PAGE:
To obtain greater variances and parameters, log-returns are multiplied by 100 in the following. The univariate time series of both indices are fitted with AR-GARCH-type models in order to capture the features commonly found in financial markets, such as auto regression in mean values, volatility clustering in variances, and leverage effects from exogenous information. Every series is stationary at the 0.05 significance level, as Table 3 demonstrates. This suggests that models of the AR-GARCH type should be able to fit these data. Both in-sample series exhibit autocorrelation and partial autocorrelation, according to the correlogram analysis.

With a corresponding p-value of 0.075, the platinum futures Ljung-Box test on the 34th lag has a Q-statistic of about 47. This suggests that autocorrelation exists and that the null hypothesis is rejected at the 0.1 level of significance. Platinum futures have a Q-statistic of around 8.7 on the first lag and a matching p-value of 0.003. This suggests that at the 0.05 level of significance, the autocorrelation coefficient is non-zero. The first order autoregressive model (AR (1) is applied to the conditional mean of log-returns for each series in order to fit the autocorrelation of both time series. The model test indicates that the AR (1) model is adequate to fit the mean of each series. I leave it out for the sake of conciseness. The author can provide it upon request. The Lagrange multiplier (LM) test of Engle (1982) is used to determine if the residuals of both in-sample series exhibit heteroscedasticity after fitting the mean model. The findings presented in Table 5 demonstrate that both in-sample series have higher lag ARCH effects. This suggests that the heteroscedasticity of residuals of mean equations of the two in-sample series can be captured by GARCH-type models.

Table 5. ARCH test of in-sample

Lag 1 Lag 5 Lag 10
LM stat. of Platinum 19.188285 (0.0000) 64.120898 (0.0000) 64.919302 (0.0000)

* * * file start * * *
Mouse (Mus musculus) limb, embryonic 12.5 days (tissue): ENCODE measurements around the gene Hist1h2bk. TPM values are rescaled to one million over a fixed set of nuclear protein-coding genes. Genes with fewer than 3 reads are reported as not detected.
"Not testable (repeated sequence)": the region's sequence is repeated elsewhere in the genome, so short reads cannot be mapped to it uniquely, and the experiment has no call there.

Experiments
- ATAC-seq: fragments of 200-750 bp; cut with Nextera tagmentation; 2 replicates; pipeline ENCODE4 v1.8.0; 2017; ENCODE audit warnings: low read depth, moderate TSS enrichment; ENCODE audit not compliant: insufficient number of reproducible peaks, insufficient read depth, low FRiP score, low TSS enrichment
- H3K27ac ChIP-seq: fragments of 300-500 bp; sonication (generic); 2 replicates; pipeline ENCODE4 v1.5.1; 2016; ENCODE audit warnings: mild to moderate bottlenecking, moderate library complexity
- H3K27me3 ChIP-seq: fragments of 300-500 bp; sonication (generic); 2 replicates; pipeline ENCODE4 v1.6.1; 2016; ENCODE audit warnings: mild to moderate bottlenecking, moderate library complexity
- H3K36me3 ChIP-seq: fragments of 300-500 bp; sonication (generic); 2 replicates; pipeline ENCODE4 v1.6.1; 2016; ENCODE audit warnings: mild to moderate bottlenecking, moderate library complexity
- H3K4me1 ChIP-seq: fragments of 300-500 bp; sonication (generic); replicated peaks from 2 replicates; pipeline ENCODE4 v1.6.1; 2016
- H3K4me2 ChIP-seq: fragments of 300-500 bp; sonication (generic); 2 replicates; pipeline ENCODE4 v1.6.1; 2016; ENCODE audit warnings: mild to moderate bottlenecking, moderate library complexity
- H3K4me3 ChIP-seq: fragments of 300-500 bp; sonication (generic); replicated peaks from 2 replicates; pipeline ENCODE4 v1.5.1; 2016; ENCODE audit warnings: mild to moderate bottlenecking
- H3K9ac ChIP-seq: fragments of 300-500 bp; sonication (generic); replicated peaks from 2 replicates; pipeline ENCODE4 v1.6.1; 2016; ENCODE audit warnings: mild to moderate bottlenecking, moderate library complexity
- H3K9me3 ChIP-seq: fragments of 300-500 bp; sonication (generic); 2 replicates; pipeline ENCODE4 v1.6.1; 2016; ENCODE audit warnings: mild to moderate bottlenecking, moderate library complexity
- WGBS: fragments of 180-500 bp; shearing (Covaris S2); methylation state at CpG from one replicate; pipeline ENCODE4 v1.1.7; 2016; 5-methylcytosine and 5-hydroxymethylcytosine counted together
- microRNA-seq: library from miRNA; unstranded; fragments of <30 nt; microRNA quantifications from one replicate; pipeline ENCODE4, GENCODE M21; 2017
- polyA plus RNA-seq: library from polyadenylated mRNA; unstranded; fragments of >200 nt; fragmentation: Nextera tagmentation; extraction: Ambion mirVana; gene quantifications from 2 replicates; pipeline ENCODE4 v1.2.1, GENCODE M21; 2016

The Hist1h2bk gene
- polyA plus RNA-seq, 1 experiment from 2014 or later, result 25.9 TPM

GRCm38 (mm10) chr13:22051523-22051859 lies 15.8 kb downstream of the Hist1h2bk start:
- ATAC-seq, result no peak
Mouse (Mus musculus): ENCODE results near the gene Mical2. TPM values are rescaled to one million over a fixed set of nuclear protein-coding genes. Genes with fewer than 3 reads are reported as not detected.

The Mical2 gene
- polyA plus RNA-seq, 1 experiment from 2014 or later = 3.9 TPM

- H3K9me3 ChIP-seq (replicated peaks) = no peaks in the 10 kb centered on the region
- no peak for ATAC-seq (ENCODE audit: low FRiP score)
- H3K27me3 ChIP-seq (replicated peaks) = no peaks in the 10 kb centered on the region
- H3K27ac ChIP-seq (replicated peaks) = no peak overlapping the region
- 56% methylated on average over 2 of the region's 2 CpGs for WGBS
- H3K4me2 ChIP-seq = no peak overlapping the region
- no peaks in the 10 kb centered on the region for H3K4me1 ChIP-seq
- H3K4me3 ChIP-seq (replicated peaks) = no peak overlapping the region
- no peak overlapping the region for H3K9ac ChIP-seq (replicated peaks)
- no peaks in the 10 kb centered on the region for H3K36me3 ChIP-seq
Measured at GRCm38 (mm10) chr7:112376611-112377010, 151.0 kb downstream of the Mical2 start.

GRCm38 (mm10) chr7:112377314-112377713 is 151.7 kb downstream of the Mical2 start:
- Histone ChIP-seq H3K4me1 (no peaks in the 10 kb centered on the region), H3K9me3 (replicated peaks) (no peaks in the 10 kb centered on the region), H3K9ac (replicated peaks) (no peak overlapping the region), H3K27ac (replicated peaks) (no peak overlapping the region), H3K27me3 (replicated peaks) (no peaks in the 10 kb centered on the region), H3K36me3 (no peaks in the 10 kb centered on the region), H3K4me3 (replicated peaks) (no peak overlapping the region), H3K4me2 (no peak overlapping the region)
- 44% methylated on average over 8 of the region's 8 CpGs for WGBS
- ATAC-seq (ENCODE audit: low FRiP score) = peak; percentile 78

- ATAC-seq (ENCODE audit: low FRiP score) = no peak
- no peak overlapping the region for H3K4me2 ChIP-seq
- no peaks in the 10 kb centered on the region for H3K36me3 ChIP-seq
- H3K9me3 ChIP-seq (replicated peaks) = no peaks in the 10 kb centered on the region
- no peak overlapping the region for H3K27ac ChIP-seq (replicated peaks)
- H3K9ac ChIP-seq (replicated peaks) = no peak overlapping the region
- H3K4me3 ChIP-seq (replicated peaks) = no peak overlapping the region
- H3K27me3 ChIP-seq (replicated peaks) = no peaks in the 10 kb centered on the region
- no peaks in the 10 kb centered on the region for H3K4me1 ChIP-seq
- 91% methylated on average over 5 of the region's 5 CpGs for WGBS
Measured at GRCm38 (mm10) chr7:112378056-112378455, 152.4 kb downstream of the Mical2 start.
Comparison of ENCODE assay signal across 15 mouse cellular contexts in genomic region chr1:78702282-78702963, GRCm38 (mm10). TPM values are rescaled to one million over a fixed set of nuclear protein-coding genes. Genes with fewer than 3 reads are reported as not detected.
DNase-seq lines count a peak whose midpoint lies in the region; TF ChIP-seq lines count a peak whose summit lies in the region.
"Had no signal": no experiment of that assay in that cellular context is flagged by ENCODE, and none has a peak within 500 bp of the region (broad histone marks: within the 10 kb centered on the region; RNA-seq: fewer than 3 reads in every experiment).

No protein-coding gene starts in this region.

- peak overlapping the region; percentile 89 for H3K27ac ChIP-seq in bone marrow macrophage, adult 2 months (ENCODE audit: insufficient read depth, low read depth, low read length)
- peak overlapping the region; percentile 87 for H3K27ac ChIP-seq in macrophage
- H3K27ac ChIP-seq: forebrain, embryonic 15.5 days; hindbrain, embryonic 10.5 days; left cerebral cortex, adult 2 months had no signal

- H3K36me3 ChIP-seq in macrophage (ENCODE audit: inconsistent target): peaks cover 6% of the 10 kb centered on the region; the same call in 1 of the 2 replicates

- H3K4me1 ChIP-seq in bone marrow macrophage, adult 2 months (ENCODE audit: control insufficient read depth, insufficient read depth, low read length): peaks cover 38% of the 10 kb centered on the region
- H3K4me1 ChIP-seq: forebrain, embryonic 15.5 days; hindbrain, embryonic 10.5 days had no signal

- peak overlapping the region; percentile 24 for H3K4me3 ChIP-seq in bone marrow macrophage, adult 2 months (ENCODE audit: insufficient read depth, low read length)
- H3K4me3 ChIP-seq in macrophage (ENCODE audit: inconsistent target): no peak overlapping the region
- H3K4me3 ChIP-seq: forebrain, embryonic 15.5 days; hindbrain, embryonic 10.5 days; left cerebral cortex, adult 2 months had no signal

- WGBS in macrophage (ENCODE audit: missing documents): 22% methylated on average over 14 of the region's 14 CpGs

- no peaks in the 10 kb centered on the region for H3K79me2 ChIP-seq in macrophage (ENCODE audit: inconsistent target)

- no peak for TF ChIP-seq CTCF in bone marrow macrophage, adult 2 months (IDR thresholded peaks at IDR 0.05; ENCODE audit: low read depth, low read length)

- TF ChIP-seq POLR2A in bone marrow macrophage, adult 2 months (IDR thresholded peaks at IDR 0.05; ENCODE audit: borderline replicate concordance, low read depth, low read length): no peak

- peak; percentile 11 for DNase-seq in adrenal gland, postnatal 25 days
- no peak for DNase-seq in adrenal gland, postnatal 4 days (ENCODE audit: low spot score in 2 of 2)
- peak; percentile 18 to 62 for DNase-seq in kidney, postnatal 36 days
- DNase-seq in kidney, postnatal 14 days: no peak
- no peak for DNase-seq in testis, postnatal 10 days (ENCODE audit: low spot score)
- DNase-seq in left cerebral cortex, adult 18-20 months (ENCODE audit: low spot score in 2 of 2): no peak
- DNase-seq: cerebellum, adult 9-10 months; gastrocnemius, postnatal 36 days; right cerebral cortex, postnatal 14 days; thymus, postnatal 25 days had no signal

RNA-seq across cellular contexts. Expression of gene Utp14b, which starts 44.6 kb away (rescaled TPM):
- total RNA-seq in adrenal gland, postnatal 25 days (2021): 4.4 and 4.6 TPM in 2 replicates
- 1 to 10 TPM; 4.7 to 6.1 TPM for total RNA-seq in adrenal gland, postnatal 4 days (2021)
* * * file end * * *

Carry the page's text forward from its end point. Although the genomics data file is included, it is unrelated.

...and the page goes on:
LM stat. of Natural gas 17.499281 (0.0000) 94.762974 (0.0000) 112.033832 (0.0000)

Values in parentheses are p-values. That all of them are less than 0.05 indicates that they all reject the null hypothesis of homoscedasticity.

Models employed for marginal distributions are the AR(1)-GJR-GARCH(1, 51 1) model and the AR(1)-GARCH(1, 1) model, assuming three different density functions f (0,1): Normal, Student T and SKST, given by Equations (31), (32) and (33), respectively. The specific form of AR(1)-GJR-GARCH(1, 1) is expressed by

Initially, it is required to ascertain if AR (1)-GJR-GARCH (1, 1) or AR (1)-GARCH (1, 1) is more suitable for both univariate time series under the same density functions of innovations. Table 6 presents the results. The KS tests, as indicated in Table 6, reject the normality null hypothesis but do not reject the Student-t and SKST distribution of either return null hypothesis. This suggests that there is also non-normality in the filtered standardized residuals. According to the LR testing, in the instance of the identical innovation in Platinum, the null hypothesis that there is no importance of restriction is rejected. This suggests that, compared to GARCH models with the same innovation, GJR-GARCH models are better. For this reason, platinum returns are fitted using GJR-GARCH models. The results are different for nickel, where it is not possible to reject the null hypothesis that there is no significant constraint in the case of the same invention. GARCH models are used to fit nickel returns because the leverage impact is negligible. Additionally, the log-likelihood values AIC and SBIC findings demonstrate that, when it comes to platinum, the GJR-GARCH model with SKST innovation consistently outperforms other models, but the GARCH model with SKST innovation performs best when it comes to nickel. As a result, the AR(1)-GJR-GARCH(1, 1) with SKST innovation is chosen to suit the nickel futures marginal distribution, while the AR(1)-GARCH(1,1) with SKST innovation is chosen to match the platinum futures marginal distribution.